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After Earth

After Earth

In Theatres: 
May 31, 2013

"After Earth is a solid return from a string of bad entries from Shyamalan."

Thousands of years ago, we destroyed our own planet. Through litter and utter neglect, Earth was close to destroyed. Aliens attacked us by dropping off large, vicious creatures named The Usar. With no vision, the Usar hunt by detecting fear which made Earth's destruction that much easier. We re-located to the stars and created a space station to live in. A permanent home away from home. A thousand years later, Sergeant Cypher Raige (Will Smith) has returned to his family from a long tour of duty to hear that his son, Katai (Jaden Smith), is not fit for his Ranger training due to his immature and irresponsible attitude. In response, Cypher takes his son on an expedition to teach him how to properly become a ranger, like his father. All of a sudden, their spacecraft crash lands into uncharted territory, one that is crawling with dangerous creatures at every corner. This is Earth. With his father disabled, Katai must search for the tail end of their ship and recover a beacon to send for help. Unfortunately, Katai is not alone: An Usar is loose and hunting him. For Katai, the danger is very real.

In his first movie since his last directorial disaster The Last Airbender, After Earth has marked M. Night Shyamalan's return to form. Not that After Earth is a crowning achievement, it's a fairly small and moderate movie. Yet, for as small as it is, After Earth is enjoyable. It just lacks exactly what Katai fights and searches himself for during the entire film: Courage. Shyamalan plays it very safe here and honestly, he couldn't afford to do anything else. He took chances (ones he never needed to, really) with The Happening and The Last Airbender and was met with horrid reviews. With After Earth, Shyamalan doesn't hide anything from the audience. He introduces key elements to play off later on and uses very unsubtle metaphors to explain what his characters are doing at that time (I.E Katai literally leaving a birds nest to save his father). And even though it plays extremely safe, After Earth isn't half bad.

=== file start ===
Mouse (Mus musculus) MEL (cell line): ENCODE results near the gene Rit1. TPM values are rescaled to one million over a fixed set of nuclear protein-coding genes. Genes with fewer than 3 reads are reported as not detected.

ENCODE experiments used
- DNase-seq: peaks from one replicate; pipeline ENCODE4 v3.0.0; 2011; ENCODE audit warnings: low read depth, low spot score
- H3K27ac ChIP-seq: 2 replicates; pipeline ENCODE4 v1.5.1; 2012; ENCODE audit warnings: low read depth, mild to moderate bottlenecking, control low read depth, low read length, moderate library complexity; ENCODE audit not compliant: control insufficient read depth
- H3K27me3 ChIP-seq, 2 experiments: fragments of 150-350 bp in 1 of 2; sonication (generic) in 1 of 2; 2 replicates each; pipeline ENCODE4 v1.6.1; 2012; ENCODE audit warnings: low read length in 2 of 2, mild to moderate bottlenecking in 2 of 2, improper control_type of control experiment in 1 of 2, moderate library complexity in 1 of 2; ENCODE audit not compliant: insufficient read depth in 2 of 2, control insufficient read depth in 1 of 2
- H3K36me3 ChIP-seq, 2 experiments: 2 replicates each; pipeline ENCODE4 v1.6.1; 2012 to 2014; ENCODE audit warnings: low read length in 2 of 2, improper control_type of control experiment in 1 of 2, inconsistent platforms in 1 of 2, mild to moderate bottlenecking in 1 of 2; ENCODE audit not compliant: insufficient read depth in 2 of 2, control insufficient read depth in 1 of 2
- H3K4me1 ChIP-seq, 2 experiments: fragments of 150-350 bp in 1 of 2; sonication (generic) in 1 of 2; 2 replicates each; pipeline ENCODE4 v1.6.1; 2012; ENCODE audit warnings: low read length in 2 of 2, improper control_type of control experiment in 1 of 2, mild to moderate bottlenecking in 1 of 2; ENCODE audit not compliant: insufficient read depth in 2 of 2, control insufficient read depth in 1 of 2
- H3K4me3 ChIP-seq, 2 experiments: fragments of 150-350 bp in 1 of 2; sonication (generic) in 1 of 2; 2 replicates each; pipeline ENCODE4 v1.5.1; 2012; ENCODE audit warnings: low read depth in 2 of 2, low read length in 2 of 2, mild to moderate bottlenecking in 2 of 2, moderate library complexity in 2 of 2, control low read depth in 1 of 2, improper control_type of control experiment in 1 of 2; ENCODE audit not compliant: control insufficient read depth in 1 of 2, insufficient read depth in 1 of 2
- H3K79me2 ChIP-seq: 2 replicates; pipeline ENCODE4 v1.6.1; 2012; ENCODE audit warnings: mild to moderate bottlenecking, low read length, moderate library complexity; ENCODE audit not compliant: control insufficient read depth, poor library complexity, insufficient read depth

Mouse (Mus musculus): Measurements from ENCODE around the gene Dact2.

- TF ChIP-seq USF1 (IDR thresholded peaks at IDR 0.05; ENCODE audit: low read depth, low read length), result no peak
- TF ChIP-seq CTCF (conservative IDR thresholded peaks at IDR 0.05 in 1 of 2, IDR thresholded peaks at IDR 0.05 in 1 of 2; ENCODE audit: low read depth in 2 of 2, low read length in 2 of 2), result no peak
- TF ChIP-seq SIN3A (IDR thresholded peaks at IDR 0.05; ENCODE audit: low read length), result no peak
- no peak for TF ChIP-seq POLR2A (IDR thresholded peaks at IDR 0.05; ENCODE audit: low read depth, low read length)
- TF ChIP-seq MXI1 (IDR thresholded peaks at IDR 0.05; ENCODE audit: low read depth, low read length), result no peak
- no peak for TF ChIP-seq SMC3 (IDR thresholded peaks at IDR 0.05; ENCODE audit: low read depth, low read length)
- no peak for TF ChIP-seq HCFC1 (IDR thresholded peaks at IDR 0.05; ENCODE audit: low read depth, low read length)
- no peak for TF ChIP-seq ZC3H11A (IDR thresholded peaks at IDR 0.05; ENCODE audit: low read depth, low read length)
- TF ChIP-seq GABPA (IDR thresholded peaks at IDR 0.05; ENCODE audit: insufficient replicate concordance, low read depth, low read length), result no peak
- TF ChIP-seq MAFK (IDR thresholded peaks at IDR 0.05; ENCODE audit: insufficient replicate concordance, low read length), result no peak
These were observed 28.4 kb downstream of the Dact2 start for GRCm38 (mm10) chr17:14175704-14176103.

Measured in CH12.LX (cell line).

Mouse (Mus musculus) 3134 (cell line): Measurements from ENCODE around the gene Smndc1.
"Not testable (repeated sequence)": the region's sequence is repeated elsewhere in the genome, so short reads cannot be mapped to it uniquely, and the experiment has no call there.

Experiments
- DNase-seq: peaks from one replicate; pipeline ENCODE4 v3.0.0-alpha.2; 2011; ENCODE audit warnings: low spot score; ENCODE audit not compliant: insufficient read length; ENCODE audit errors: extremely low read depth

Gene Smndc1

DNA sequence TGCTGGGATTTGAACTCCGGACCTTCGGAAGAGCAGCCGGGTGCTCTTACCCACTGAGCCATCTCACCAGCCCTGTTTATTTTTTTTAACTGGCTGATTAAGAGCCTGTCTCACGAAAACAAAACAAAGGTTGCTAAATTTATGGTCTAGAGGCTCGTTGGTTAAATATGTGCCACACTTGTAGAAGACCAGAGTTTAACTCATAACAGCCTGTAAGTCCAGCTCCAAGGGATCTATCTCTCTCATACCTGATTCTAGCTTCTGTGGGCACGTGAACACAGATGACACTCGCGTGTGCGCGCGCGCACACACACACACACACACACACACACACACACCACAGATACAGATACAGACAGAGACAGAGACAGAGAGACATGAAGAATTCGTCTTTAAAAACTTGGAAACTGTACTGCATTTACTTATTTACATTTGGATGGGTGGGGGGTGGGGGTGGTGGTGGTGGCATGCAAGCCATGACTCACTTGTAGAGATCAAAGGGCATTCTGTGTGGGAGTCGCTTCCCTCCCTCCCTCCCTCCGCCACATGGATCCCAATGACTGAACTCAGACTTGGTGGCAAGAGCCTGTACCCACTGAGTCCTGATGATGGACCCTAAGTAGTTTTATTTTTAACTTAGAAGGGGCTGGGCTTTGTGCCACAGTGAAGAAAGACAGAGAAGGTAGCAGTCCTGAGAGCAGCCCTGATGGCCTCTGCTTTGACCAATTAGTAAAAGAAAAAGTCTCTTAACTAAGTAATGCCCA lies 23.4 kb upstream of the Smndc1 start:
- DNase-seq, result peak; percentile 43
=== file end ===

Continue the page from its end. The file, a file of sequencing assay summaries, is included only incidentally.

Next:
It's almost like Shyamalan found a way to actually capture a good teen literature movie. Even with giant best sellers to support them, it feels like the series like Hunger Games and Twilight just don't seem as enjoyable as something as similar in story structure as After Earth is. Although I'll never understand why he decided to go outside of his twisty-thriller genre, it's refreshing to know that Shyamalan can find stability in the Teen Lit filmmaking world.

With Cypher crippled and immobile for 75% of the run-time, After Earth relies heavily on Jaden Smith and his acting chops to reel people in and make them invested in Katai and his journey, both physical and spiritual. Jaden does well but it does feel like a somewhat missed mark in the long run. It's a little difficult to fully explain without giving away some end results, but Katai's realization to his journey feels sudden and almost forced. However, the journey is full of thrills and exciting action set pieces so it doesn't end up feeling ruined. Will Smith is fully taking a back seat on this one and lets his son take control. Other than his charm and charisma, Will feels a bit under used, but seeing as he actually hired Shyamalan to direct this project, I imagine he was fine with being second lead from the beginning steps.

After Earth has been sold as a big film with vast jungles and beautiful scenery when it's really an intimate story told with sometimes pretty backdrops. It's a minor film but one that is handled very well, although safely. I'll miss Shyamalan in his Signs and Sixth Sense years, but After Earth is a solid return from a string of bad entries. Don't be too surprised if you see M. Night on the shortlist of possible directors for the third Hunger Games.

Ryan Sterritt
Review by Ryan Sterritt
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